Stephen D. Rogers is the author of SHOT TO DEATH (ISBN 978-0982589908) and more than six hundred stories and poems. He's the head writer at Crime Scene (where viewers solve interactive mysteries) and a popular writing instructor. For more information, you can visit his website, www.stephendrogers.com, where he tries to pull it all together.
SHOT TO DEATH contains thirty-one stories of murder and mayhem.
"Terse tales of cops and robbers, private eyes and bad guys, with an authentic New England setting."
- Linda Barnes, Anthony Award winner and author of the Carlotta Carlyle series
"Put yourself in the hands of a master as you travel this world of the dishonest, dysfunctional, and disappeared.
Rogers is the real deal--real writer, real story teller, real tour guide to the dark side."
- Kate Flora, author of the Edgar-nominated FINDING AMY and the Thea Kozak mysteries
"SHOT TO DEATH provides a riveting reminder that the short story form is the foundation of the mystery/thriller genre.
There's something in this assemblage of New England noir to suit every aficionado. Highly recommended!"
- Richard Helms, editor and publisher, The Back Alley Webzine
How long would it have taken me to hammer in that nail?
- RAISING THE BAR
So begins one of the 31 stories contained in SHOT TO DEATH (ISBN 978-0982589908). Within that beginning lurks the ending to the story and everything that happens between the beginning and the end. Or at least it seems that way to me.
"How long would it have taken me to hammer in that nail?" This is a story that is going to be saturated with regret.
Perhaps when the nail slipped from the wall, a really good picture hit the floor. I don't think so. :) Regret. Could anything cause more regret than a child running into that jutting nail and being scarred on the face?
"How long would it have taken...?" An event in the past that refuses to stay there. After all, how could she ever hope to forget what happened when the scar is so visible?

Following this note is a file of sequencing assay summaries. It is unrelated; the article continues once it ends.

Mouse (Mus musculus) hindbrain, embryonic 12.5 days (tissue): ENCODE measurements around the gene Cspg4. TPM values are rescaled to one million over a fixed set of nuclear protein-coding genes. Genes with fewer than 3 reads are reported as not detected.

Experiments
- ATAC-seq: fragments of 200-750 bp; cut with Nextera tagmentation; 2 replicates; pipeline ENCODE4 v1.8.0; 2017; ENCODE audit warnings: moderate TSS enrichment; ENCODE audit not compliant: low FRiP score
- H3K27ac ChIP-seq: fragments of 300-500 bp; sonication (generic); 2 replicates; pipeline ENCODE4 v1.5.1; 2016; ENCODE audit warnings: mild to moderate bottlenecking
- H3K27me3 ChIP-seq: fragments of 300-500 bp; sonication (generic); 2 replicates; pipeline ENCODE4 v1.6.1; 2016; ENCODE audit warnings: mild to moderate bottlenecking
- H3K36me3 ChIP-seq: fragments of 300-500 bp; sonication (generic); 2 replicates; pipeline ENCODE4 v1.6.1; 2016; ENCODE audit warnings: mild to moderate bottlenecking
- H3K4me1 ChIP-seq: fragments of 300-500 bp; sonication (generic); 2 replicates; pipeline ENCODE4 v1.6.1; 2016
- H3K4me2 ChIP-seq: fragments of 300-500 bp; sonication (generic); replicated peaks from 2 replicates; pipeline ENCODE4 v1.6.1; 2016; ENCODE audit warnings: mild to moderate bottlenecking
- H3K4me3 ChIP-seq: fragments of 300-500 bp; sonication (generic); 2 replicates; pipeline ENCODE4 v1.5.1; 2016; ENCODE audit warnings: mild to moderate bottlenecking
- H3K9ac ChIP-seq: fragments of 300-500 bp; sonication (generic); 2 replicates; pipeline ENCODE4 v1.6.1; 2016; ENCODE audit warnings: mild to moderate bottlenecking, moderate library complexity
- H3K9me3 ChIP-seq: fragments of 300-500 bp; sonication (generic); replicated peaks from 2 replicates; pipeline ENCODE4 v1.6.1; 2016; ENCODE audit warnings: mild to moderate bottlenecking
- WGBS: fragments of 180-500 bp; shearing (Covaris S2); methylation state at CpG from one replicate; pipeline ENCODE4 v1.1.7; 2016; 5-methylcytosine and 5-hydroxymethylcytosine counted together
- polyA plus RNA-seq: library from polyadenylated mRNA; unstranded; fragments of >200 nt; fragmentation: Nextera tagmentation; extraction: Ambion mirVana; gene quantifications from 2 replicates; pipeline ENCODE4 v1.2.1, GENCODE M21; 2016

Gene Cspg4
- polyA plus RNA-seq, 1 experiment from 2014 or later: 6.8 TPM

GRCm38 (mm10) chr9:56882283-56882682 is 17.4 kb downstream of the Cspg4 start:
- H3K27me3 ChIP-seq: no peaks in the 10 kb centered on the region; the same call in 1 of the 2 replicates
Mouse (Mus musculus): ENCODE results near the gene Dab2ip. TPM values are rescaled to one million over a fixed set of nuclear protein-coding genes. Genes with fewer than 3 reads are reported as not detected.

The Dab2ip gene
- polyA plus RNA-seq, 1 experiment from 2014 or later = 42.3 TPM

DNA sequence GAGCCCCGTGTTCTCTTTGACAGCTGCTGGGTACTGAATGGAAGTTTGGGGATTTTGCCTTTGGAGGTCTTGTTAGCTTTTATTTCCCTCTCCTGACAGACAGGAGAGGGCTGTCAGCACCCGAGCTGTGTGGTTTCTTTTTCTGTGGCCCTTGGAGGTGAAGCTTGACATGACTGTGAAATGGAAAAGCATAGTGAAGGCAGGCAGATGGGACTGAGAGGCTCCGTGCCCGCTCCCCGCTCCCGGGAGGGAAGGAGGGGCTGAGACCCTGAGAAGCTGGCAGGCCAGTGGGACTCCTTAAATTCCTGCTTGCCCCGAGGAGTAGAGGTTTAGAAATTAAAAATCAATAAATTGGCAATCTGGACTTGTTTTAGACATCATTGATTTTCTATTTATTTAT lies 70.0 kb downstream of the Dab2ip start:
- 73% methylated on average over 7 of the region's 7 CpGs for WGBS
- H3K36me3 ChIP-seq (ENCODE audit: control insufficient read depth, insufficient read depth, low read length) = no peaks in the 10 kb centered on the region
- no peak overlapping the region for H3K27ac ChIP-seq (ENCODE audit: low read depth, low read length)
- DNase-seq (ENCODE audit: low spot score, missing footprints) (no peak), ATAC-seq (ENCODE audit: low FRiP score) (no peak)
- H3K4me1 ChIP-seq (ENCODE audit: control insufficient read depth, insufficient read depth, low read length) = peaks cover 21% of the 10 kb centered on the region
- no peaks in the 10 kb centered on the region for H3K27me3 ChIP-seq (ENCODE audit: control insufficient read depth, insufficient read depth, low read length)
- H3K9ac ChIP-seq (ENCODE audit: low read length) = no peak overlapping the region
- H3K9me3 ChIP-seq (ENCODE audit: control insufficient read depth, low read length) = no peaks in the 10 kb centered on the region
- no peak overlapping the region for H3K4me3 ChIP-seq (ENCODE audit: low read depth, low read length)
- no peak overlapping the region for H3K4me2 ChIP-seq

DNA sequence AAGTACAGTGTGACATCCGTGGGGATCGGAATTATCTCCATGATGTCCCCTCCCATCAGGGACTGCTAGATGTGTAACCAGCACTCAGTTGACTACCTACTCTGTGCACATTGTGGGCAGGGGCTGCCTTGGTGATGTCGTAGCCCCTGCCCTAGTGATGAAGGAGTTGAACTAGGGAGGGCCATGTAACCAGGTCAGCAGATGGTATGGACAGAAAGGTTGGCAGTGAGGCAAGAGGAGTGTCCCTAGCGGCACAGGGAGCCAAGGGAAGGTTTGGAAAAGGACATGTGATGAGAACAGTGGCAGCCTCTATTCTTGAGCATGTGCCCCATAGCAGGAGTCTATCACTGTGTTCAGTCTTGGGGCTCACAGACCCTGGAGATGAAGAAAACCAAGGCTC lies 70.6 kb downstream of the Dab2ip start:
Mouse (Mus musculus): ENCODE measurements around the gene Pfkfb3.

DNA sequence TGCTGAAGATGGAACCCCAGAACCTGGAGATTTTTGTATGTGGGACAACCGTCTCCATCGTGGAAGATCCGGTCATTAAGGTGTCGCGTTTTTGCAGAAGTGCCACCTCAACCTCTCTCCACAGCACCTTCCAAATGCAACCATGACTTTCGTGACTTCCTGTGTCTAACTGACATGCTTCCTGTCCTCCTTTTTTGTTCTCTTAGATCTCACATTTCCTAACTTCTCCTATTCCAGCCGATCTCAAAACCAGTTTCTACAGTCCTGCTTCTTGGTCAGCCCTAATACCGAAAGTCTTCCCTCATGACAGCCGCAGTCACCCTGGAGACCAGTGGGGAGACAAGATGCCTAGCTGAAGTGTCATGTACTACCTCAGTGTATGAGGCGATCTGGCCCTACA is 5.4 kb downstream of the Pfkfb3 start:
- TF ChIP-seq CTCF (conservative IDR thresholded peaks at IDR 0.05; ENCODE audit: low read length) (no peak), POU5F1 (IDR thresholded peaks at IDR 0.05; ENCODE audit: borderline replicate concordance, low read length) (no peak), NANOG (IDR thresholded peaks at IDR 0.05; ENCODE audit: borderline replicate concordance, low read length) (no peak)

while the child is physically scarred, he was quick to recover from horror of the event and now, perhaps, does not even particularly remember that day. His mother, on the other hand, has no physical scar to represent how her chronic remembering sears.
No one seeing her could guess what she went through and continues to go through. She feels a disconnect. At some level, she wants to assume that scar, to free her son from its ugliness and to brand herself for what she has done.
What she didn't do.
It's one thing to regret what we've done. We made a decision to do something and with hindsight wish we'd done something else. But with what we didn't do, what do we regret, what we did instead?
That nail might have jutted from the wall for weeks. Every second of every day that she didn't hammer it in she made a decision to do something else instead. How can she possibly regret each of those separate actions? The only thing left to regret is herself.
This woman does not simply have nothing to lose. She has an overriding reason to hurt herself, as if that physical manifestation could lessen her pain. Sadness drenched with sorrow.
All that remains is the writing.
For a chance to win a signed copy of SHOT TO DEATH, click on over to http://www.stephendrogers.com/Win.htm and submit your completed entry.
Then visit the schedule at http://www.stephendrogers.com/Howto.htm
to see how you can march along.
And then come back here to post your comments. Phew.